We are homesick most for the places we have never known. - Carson McCullers

Past-fetishism, nostalgia. It's the reason the UK's current number one, as sung by five preening, applecheeked urchins barely on the cusp of their twenties, is a rehash of two tracks released fifteen years before said urchins were born. It's the reason garage rock came back, the reason New Romanticism came back, the reason rave came back, each latest version spackling the cracks left by erstwhile urgency with cynicism, marketing bumph for a generation who weren't there the first time round, and jealous for that vital buzz. Making copies of copies of copies, as Tyler Durden had it (and hey, maybe we can start getting sentimental about that film (yes, the film) again, fourteen years old, first fresh in its fire and fury, then stale through overexposure, and now perhaps fresh again through the miracle lenses of those pinkish spex. Your call.) But Hell, few of us are exempt. Nostalgia, McCullers' homesickness, is a part of the reason I buy vinyl (and I will not accept that it's not part of the reason you buy vinyl too). It's part of the reason that, when drunk, I like to listen to music I'm already familiar with. It's an insidious disease and a sickening flaw, but damned if I know how, or if I even want, to cut myself loose.

The Men do not deal in nostalgia, but you could be forgiven for thinking so. Reason one: if the rash of comparisons to acts past that bubbled up in the wake of last year's Open Your Heart didn't fool you, then some of the songs on New Moon just might. First track 'Open The Door' is tender, pastoral loveliness (yeah, really), a gentle Creedence shamble through rolling, green America. It's sunshine on red barns, pearly smiles, driving with the top down. As if its title isn't signifier enough, 'High And Lonesome' revels in sentimentality, a wistful daydream of far-off Hawaii, a longing for the ease of assured warmth and loving. 'The Seeds', like 'Candy' before it, is another softly rollicking, fiddle-less version of the Stones' 'Country Honk'. All of this is as far removed from the terrifying sneer of 'Animal' or Leave Home's wilful dissonance as is possible.

Reason two: with nostalgia comes vulnerability. On New Moon, The Men sound more vulnerable than they ever have, and not just through the softening of their tones. While 'Half Angel Half Light' cranks the gain back up to 'jet engine' after 'Open The Door's haystack jam session, The Men's voices are front and centre, no longer hiding under fuzz, and we're told in no uncertain terms of their drinking, their indulgence to the point of surrender, and there is no glamour in their wastedness, just the failure of their vices to hold back the inexorable tide of real life. 'Bird Song' gurgles self-doubt over the best thing The Band never wrote, a bittersweet barroom jaunt packed with clanking electric piano and drunken slide, while 'I Saw Her Face' sees The Men pitching a straight-up Zuma-era Crazy Horse rip. The lexicon of longing is here too, as they beg to be taken away to that special place. For a band who have sounded both blackly malevolent (Leave Home) and consummate masters of their art (Open Your Heart), it's devastating and wonderful to hear The Men strip back the aggression and acclaim and present themselves as their namesake, as humans.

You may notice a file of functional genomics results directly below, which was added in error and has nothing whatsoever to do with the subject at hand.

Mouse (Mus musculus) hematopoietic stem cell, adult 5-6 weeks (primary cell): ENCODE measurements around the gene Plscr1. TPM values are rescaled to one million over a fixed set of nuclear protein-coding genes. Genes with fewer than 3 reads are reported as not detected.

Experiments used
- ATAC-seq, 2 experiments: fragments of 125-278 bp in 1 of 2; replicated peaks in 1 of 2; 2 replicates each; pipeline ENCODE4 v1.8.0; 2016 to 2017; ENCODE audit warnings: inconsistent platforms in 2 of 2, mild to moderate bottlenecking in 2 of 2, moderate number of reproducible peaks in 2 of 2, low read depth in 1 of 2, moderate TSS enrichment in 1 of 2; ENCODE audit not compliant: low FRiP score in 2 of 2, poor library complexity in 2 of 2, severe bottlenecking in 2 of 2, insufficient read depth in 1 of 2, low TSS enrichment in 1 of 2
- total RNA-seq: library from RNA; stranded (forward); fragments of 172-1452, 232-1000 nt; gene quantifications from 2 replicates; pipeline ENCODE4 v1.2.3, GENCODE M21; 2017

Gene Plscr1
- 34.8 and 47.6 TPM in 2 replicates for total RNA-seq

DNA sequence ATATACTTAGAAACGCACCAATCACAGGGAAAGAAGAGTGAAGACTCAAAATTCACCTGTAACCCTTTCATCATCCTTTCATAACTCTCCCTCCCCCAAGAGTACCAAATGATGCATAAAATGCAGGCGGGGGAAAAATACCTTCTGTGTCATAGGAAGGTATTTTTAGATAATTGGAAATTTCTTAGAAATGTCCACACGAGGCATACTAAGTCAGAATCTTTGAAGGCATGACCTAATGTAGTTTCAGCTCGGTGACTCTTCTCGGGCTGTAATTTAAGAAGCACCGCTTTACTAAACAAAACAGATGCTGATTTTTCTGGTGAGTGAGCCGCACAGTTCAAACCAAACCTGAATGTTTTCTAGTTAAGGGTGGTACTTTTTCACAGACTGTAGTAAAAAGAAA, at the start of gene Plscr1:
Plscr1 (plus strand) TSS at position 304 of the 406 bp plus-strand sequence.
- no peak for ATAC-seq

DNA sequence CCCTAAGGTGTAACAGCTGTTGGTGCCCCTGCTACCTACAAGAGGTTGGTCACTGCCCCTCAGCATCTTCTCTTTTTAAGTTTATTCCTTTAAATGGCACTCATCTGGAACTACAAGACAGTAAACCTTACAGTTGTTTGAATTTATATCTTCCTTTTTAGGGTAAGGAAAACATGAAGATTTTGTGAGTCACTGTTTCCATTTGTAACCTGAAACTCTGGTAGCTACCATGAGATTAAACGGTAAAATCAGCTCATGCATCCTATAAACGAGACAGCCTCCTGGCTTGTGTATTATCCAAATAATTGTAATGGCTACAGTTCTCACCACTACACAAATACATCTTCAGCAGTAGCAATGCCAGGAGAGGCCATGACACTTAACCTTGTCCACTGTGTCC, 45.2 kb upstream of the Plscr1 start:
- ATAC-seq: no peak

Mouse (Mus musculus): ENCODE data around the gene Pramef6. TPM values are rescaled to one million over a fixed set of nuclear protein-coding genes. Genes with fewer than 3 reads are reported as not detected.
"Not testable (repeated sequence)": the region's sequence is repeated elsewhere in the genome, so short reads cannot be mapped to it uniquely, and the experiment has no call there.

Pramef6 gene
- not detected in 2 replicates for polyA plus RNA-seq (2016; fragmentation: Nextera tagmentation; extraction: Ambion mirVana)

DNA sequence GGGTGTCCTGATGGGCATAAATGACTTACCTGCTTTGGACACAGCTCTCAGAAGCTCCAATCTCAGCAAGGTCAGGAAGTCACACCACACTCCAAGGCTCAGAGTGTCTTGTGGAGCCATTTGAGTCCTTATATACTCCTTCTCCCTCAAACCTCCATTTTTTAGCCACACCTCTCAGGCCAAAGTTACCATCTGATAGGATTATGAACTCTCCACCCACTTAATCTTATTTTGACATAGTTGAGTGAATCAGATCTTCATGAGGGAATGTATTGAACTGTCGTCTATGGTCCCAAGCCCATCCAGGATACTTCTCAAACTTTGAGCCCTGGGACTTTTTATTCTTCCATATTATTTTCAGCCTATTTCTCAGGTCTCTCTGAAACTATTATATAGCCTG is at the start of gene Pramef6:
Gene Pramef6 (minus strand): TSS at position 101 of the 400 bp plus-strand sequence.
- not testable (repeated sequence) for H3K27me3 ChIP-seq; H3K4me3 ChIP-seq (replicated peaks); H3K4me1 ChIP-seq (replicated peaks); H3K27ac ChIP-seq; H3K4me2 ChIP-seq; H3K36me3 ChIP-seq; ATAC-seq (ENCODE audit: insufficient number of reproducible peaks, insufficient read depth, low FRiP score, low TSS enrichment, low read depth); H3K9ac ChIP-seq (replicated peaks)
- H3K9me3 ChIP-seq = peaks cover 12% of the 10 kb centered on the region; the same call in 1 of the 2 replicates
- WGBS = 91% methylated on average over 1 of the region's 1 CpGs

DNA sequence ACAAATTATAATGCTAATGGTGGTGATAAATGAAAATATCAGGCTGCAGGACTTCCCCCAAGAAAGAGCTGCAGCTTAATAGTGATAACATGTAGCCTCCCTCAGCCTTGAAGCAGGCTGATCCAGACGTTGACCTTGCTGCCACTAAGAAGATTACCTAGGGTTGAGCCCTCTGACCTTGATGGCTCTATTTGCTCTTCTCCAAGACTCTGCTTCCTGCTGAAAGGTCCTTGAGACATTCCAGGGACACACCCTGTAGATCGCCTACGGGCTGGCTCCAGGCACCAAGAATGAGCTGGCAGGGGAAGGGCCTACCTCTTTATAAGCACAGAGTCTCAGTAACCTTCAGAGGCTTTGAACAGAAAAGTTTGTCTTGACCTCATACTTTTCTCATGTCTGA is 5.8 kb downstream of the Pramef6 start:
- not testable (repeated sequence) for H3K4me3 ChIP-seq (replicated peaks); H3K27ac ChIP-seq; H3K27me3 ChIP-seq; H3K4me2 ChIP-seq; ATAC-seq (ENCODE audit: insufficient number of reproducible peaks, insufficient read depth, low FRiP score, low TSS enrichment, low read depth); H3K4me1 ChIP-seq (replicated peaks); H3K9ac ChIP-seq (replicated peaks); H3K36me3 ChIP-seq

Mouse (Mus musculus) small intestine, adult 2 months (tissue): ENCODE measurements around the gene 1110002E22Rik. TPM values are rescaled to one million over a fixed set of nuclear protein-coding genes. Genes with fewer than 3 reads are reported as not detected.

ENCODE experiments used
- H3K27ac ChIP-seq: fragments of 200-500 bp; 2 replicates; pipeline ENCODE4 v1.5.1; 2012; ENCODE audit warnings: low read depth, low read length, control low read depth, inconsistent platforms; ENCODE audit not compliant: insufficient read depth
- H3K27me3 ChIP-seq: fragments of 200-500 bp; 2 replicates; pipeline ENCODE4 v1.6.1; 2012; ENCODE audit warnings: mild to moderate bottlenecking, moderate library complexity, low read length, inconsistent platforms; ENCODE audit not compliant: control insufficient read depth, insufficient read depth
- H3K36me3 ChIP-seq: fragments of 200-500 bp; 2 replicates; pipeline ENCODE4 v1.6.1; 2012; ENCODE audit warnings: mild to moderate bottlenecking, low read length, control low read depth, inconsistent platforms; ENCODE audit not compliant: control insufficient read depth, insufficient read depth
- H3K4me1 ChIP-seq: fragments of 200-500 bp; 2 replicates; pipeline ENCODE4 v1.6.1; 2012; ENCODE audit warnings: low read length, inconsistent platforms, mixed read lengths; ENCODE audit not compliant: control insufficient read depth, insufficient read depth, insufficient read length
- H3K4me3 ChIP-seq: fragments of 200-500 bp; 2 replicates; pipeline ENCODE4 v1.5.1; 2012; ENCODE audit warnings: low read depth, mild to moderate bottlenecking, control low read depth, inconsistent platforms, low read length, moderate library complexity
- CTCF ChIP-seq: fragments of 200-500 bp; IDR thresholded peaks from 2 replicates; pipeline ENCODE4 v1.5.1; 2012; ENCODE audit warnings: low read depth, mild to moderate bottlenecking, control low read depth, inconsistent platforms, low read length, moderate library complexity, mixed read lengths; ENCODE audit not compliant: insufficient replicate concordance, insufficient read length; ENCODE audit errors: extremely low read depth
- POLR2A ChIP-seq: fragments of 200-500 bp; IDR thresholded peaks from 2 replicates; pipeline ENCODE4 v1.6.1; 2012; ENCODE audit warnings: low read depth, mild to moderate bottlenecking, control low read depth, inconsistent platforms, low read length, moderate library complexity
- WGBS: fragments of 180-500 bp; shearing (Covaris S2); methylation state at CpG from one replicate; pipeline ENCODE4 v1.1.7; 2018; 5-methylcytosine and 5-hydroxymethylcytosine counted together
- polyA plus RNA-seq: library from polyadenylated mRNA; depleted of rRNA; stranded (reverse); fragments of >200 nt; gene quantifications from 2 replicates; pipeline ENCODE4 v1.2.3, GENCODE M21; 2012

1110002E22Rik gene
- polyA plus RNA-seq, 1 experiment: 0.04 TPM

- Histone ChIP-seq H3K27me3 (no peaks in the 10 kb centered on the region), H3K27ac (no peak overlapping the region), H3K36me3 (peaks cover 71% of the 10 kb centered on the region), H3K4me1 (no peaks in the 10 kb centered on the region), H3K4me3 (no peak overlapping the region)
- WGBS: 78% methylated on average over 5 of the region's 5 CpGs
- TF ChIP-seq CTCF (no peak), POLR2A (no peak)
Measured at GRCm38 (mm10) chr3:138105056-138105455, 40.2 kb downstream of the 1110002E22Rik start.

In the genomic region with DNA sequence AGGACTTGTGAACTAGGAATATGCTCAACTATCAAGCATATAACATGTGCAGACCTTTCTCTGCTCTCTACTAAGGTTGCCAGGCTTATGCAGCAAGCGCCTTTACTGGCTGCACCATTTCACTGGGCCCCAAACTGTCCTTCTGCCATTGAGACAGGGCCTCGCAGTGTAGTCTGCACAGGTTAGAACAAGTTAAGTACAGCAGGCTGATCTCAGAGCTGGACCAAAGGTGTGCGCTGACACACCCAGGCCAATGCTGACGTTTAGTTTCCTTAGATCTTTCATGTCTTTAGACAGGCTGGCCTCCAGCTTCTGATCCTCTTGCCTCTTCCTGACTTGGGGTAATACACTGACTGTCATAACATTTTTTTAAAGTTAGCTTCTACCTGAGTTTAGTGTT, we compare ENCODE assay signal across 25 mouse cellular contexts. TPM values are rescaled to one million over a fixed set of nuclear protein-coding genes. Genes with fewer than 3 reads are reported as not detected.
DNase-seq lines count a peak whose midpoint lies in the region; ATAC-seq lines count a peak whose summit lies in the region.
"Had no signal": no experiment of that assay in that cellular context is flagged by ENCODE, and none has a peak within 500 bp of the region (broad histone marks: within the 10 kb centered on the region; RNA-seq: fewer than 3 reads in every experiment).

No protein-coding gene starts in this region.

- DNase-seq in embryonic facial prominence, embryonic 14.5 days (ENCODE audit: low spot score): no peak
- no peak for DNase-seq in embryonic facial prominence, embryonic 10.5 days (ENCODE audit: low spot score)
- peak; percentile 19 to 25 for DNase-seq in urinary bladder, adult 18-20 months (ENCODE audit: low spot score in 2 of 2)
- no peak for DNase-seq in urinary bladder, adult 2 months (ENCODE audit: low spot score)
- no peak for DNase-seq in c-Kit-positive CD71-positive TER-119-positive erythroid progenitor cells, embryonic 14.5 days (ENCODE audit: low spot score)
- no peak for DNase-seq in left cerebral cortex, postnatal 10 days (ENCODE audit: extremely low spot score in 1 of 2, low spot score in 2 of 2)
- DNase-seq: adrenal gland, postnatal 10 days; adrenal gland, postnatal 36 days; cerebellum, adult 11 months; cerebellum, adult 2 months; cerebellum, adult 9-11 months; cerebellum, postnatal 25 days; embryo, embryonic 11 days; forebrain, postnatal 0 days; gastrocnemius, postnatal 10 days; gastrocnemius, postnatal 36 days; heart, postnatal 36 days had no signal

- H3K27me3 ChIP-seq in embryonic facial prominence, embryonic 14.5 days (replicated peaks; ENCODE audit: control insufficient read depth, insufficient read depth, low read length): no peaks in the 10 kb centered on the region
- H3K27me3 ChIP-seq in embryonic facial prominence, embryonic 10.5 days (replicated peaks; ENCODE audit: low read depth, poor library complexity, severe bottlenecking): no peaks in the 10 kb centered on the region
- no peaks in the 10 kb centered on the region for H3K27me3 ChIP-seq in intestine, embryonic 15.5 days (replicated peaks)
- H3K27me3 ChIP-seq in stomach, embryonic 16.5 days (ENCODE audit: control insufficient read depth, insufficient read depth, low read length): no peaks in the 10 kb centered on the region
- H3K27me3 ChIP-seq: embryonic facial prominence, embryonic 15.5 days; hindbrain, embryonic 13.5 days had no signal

But The Men know that really, nostalgia is weakness. It prevents anything new from happening, anything truly creative, because we're content to rest in the warmth and safety of what's familiar. So naturally, they have to let us know that they haven't gone limp, that they're still using noise as a weapon. Just when you think you know how to file 'I Saw Her Face', just when the song's drive at escapism has built to the point of inevitable deflation, The Men switch up from rangy, loose-limbed jamming and propel their Sampedro-aping guitars forward at the thunderous speed of punk. The cymbals that burst through 'Without A Face' are the gnashing teeth of demons, swallowing distortion while a harmonica spits acid. "There's nothing you can do," yelp The Men, as if it wasn't already obvious. The closest thing I can equate 'The Brass' to is two giant mutant dinosaurs, levelling a city. This isn't a metaphor. The guitars, roaring at each other across the speakers, sound almost exactly like Godzilla, the rhythm section smashing masonry.

It is 'Supermoon', however, that is New Moon's pinnacle, placed so rightly at the record's close, a startling collision of the revered past and murky future. Guitars shriek, punch gated noise over an animalistic straight beat and a groove that's cyclical like a trip is cyclical, small variations that turn in on themselves and reroute and end up the same. Listening to 'Supermoon', I realise that I am trying to wield a broken rhetoric. Phrases like 'electrifying', 'white-knuckle' and 'thrillride' have been stripped of all weight for years now. It seems appropriate to do as The Men do, to mash together a couple pop culture references: if you ever felt like this, 'Supermoon' is the soundtrack to this.

On New Moon, The Men jettison the nostalgic baggage of their influences by being a sonic patchwork quilt (and by out and out pure harsh noise) – their sounds are so varied that they avoid being lumbered with one dead scene or another, getting your brain doing bunnyhops from time period to time period with all the attendant motion sickness, until you learn how to ride it out. And ride it out you will, because The Men are men, humans; they've opened the door for you, and this time, instead of commanding us to open our hearts, they have opened theirs.